Samantha Weiser, a product designer at Hasbro, has won election as the new chairwoman of the RI Democratic Women’s Caucus … Congrats to Brooke Taylor of ABC6 on her move to ABC13 in Houston … Matt Fecteau, who once ran against U.S. Rep. David Cicilline, shares word of his Army promotion to the rank of lieutenant colonel; he works as an information operations officer supporting counter-terrorism efforts in Africa … The RI Democratic Party continues to staff up ahead of the 2022 campaign season. Victoria Gu, a South Kingstown native and Harvard grad who worked on Connie Chan’s District 1 supervisor campaign in California, is the party’s new communications coordinator. And Jacob Jackson has signed on as data director for RI Dems.
While Dominicans have been most prominent among Rhode Island Latinos in recent years, Puerto Rican natives are having their moment, what with Nellie Gorbea’s run for governor and Alex Cora’s inspired stewardship of the Red Sox. Maybe it’s just coincidence, but Medalla Light, a favorite beer in Puerto Rico, is now available in Rhode Island, along with a marketing campaign based on “The Sound of Home.”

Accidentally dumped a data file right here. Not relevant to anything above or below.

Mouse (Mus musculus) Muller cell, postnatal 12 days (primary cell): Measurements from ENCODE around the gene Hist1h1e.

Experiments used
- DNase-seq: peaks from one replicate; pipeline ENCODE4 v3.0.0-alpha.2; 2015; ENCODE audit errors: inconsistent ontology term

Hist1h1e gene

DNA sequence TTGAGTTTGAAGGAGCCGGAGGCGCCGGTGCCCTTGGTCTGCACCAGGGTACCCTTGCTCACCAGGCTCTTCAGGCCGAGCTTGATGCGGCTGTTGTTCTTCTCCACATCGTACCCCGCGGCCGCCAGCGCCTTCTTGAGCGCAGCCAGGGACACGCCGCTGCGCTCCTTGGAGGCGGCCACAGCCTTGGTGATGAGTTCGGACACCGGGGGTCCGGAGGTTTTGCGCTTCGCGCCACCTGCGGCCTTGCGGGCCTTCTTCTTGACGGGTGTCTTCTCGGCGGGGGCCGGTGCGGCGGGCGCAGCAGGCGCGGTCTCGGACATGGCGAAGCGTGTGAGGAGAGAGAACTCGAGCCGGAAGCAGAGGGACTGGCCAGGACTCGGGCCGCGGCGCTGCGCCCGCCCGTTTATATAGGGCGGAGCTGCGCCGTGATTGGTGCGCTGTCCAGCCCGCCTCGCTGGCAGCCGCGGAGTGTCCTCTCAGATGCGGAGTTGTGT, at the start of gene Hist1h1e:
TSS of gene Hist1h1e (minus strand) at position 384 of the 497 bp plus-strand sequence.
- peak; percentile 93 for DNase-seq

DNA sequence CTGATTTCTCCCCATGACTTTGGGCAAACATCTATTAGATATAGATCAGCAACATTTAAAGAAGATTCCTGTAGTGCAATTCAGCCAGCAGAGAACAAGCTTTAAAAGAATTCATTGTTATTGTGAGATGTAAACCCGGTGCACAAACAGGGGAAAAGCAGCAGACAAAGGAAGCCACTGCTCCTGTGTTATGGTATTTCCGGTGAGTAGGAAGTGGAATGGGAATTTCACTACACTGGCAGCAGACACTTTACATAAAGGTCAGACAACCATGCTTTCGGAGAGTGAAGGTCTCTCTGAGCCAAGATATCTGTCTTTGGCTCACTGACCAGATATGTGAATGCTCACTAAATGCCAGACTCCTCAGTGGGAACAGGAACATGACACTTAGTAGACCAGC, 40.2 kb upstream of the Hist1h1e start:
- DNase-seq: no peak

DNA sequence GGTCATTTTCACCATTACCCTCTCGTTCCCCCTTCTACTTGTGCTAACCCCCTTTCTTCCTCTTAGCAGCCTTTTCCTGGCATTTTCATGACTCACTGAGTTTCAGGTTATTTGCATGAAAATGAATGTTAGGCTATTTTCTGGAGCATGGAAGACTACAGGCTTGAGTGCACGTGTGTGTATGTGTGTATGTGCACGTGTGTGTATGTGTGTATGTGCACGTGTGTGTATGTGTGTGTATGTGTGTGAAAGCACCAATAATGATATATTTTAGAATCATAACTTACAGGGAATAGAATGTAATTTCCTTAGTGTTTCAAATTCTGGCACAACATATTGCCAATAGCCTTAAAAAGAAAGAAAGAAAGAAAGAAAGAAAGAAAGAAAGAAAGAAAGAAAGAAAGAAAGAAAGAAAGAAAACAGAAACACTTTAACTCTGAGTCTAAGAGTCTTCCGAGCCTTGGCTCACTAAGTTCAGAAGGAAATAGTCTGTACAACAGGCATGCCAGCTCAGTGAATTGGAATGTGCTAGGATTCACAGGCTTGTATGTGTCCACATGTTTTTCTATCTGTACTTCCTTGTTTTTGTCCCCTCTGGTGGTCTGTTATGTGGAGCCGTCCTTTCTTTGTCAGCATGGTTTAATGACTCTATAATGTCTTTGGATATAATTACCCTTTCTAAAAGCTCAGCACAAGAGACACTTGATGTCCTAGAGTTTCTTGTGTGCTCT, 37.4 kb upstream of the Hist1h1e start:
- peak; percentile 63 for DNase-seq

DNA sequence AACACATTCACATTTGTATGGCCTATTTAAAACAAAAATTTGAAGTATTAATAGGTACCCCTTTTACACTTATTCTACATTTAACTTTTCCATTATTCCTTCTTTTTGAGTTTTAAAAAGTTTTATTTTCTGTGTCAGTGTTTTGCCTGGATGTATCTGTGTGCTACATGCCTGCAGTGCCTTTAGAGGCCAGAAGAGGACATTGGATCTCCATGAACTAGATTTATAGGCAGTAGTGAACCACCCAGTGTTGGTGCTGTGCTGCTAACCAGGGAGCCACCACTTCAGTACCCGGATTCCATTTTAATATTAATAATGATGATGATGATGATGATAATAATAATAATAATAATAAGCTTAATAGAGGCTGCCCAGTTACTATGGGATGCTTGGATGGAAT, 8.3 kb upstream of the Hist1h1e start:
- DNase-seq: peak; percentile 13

“Rich folks live on Power Street. But most of us live off Hope.” So goes the classic “Providence Poster” by The Mad Peck. To bring things up to the present, a new mural – coordinated by The Avenue Concept – on the side of Not Just Snacks winks at the Peck’s famous lingo, helping not just to beautify the Capital City, but to reinforce subtle knowledge of our shared underground roots.
Ian Donnis can be reached at firstname.lastname@example.org. Follow him on Twitter @IanDon. For a longer version of this column, visit www.thepublicsradio.org.